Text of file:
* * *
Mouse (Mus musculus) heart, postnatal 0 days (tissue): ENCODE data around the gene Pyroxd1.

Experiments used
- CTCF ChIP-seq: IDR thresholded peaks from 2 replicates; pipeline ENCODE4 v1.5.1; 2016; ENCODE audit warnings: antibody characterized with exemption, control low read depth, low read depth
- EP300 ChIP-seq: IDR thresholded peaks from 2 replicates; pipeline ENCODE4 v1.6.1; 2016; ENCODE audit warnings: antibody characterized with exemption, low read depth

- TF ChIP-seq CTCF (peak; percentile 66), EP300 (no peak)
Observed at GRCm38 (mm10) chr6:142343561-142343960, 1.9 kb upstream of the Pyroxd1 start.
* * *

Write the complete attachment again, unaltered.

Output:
Mouse (Mus musculus) heart, postnatal 0 days (tissue): ENCODE data around the gene Pyroxd1.

Experiments used
- CTCF ChIP-seq: IDR thresholded peaks from 2 replicates; pipeline ENCODE4 v1.5.1; 2016; ENCODE audit warnings: antibody characterized with exemption, control low read depth, low read depth
- EP300 ChIP-seq: IDR thresholded peaks from 2 replicates; pipeline ENCODE4 v1.6.1; 2016; ENCODE audit warnings: antibody characterized with exemption, low read depth

- TF ChIP-seq CTCF (peak; percentile 66), EP300 (no peak)
Observed at GRCm38 (mm10) chr6:142343561-142343960, 1.9 kb upstream of the Pyroxd1 start.